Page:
Users, Bystanders and Agents: Participation Roles in Human-Agent Interaction
- Cite this paper as:
- Krummheuer A.L. (2015) Users, Bystanders and Agents: Participation Roles in Human-Agent Interaction. In: Abascal J., Barbosa S., Fetter M., Gross T., Palanque P., Winckler M. (eds) Human-Computer Interaction – INTERACT 2015. INTERACT 2015. Lecture Notes in Computer Science, vol 9299. Springer, Cham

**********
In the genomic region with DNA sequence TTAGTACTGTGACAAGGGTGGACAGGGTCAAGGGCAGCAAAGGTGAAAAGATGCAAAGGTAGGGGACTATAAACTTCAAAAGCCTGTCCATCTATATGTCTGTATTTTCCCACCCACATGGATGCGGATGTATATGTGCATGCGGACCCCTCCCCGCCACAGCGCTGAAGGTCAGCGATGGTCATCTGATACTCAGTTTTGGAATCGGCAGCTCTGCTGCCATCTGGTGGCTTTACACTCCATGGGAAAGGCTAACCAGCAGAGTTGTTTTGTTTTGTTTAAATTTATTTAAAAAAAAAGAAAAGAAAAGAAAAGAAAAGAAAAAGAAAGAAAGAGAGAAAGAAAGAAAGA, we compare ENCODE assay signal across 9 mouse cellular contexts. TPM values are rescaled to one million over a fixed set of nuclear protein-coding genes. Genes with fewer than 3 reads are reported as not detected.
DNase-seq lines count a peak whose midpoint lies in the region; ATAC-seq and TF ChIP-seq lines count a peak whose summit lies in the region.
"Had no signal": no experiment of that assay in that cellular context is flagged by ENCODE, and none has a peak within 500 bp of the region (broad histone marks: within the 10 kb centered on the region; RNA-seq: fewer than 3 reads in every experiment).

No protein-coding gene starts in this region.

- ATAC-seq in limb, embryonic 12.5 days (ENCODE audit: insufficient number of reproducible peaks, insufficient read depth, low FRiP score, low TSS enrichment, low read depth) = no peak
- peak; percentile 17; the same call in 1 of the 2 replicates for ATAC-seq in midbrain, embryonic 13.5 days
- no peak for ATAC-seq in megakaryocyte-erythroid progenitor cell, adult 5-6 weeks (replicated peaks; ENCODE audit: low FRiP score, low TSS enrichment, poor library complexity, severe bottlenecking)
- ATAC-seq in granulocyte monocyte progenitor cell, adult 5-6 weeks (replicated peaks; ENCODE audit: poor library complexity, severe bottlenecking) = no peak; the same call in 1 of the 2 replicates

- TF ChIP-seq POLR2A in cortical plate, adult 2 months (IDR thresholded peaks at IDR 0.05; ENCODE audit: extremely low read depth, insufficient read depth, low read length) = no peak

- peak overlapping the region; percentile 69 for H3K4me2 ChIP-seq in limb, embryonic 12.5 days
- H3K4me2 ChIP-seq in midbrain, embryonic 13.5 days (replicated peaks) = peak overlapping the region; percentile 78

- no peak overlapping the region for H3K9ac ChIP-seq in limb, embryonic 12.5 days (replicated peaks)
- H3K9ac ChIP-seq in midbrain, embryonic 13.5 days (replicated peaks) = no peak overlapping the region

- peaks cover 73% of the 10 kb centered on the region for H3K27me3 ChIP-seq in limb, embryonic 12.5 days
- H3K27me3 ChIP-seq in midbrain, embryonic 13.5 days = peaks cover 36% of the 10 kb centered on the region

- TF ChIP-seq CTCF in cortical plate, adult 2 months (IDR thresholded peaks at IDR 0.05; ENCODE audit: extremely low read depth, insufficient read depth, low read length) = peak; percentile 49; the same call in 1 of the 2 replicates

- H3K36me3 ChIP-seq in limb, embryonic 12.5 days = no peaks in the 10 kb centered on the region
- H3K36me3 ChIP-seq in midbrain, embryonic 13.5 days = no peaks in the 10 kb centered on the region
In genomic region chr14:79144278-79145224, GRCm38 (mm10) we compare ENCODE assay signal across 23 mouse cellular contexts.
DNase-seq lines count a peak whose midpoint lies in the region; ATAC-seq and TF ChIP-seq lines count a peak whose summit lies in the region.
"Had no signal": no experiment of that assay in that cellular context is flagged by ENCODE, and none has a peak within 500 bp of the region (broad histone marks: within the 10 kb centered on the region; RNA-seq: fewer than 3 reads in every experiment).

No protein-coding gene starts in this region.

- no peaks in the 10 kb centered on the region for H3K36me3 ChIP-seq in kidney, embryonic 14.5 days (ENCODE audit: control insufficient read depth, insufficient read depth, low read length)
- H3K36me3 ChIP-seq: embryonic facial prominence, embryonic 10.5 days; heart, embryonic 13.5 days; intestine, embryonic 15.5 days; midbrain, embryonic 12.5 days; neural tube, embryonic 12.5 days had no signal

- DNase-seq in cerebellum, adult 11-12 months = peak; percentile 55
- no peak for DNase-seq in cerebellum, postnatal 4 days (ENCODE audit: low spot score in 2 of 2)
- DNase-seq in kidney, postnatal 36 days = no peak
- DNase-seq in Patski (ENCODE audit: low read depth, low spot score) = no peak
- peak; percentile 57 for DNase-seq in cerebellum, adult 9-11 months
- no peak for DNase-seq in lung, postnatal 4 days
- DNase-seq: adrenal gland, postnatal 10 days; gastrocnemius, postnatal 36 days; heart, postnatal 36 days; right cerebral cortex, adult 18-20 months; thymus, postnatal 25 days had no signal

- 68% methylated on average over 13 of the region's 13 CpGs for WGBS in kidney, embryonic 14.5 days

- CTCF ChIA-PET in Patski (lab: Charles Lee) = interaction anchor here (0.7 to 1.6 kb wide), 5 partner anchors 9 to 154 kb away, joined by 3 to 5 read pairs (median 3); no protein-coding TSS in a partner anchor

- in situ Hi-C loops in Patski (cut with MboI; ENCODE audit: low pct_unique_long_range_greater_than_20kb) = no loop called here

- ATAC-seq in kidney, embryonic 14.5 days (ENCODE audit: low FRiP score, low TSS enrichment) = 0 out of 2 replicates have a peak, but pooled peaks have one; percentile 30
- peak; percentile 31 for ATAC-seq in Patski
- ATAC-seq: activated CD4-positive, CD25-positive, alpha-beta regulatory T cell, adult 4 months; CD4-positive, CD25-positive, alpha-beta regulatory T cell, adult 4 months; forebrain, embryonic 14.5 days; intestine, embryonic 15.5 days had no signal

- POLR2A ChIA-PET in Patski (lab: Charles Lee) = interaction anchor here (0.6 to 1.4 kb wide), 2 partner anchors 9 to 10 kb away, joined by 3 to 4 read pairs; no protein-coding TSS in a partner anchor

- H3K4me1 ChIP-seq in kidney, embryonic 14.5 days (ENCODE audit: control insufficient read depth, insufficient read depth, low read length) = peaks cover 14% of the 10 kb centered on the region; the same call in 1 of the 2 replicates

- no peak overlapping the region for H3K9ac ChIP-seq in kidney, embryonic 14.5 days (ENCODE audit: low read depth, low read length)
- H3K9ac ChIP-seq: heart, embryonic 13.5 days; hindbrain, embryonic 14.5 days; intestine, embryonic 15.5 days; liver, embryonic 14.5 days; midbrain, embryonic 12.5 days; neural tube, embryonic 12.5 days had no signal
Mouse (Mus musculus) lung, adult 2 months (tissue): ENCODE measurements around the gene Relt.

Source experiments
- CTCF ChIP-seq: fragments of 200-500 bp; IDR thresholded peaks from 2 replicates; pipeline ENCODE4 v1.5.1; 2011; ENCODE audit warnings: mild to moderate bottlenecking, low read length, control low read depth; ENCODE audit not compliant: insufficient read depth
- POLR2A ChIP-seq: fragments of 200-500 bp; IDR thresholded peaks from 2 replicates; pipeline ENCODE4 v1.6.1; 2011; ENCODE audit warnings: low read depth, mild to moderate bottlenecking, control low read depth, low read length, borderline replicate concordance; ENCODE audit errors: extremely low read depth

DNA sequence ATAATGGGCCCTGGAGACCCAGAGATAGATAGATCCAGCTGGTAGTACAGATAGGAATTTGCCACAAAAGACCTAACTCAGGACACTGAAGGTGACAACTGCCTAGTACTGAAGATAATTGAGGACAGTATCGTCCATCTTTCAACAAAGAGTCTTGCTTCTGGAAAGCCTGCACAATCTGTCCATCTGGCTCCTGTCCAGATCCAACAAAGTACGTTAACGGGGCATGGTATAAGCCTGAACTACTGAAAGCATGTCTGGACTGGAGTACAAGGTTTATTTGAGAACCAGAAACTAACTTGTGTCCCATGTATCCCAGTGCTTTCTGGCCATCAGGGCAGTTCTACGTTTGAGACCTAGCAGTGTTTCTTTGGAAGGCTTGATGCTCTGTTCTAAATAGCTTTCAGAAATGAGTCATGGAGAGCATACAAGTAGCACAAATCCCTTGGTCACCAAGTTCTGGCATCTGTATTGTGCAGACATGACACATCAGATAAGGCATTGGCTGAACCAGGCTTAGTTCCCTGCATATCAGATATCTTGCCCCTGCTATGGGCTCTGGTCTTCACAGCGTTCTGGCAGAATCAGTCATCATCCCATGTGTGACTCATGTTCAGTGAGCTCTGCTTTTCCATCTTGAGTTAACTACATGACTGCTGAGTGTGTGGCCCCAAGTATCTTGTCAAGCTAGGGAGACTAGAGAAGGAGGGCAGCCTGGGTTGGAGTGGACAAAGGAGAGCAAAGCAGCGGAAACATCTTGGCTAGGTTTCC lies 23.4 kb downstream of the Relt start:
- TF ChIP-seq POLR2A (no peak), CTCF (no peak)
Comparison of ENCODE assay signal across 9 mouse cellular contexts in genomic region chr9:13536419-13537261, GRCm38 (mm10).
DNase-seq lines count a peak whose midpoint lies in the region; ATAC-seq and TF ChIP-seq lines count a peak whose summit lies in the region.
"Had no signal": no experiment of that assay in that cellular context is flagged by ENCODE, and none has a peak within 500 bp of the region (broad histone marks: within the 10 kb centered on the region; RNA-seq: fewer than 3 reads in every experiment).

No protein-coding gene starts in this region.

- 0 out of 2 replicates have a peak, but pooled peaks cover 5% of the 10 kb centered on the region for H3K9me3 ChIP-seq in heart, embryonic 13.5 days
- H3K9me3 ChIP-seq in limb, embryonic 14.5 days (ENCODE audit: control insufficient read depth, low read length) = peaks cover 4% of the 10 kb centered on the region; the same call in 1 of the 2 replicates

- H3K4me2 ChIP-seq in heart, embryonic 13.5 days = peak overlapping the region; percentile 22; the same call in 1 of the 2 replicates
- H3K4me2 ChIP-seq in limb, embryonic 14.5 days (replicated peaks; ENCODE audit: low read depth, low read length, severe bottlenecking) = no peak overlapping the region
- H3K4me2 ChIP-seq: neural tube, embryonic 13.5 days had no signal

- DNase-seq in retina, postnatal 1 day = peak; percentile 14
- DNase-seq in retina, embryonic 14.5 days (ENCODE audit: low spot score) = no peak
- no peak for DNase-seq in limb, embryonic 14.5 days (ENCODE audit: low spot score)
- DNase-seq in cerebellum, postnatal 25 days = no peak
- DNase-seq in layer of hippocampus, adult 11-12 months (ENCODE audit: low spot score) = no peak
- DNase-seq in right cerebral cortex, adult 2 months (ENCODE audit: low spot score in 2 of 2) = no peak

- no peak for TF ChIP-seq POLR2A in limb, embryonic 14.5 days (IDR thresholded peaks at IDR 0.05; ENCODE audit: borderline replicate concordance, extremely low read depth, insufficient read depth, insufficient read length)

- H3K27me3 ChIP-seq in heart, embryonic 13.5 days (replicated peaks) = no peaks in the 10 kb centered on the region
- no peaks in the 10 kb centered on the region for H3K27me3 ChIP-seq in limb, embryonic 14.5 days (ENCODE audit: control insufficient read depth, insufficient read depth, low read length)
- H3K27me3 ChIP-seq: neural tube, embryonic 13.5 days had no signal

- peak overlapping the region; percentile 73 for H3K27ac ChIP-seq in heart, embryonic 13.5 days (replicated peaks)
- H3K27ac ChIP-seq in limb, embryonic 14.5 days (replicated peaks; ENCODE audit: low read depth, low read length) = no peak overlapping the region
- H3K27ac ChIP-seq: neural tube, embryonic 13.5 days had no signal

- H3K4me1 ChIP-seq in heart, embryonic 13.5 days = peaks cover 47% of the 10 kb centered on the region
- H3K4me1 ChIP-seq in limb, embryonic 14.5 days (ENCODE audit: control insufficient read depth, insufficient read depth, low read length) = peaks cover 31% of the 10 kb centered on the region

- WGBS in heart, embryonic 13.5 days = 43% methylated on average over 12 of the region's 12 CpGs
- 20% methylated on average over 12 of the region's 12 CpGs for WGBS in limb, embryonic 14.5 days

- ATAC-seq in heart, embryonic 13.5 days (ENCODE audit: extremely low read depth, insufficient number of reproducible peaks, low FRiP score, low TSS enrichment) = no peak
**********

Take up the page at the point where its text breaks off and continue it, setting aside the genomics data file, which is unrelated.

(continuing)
Human-agent interaction (HAI), especially in the field of embodied conversational agents (ECA), is mainly construed as dyadic communication between a human user and a virtual agent. This is despite the fact that many application scenarios for future ECAs involve the presence of others. This paper critiques the view of an ‘isolated user’ and proposes a micro-sociological perspective on the participation roles in HAI. Two examples of an HAI in a public setting point out (1) the ways a variety of participants take part in the interaction, (2) how the construction of the participation roles influences the construction of the agent’s identity, and (3) how HAI, as a mediated interaction, is framed by an asymmetric participation framework. The paper concludes by suggesting various participation roles, which may inform development of ECAs.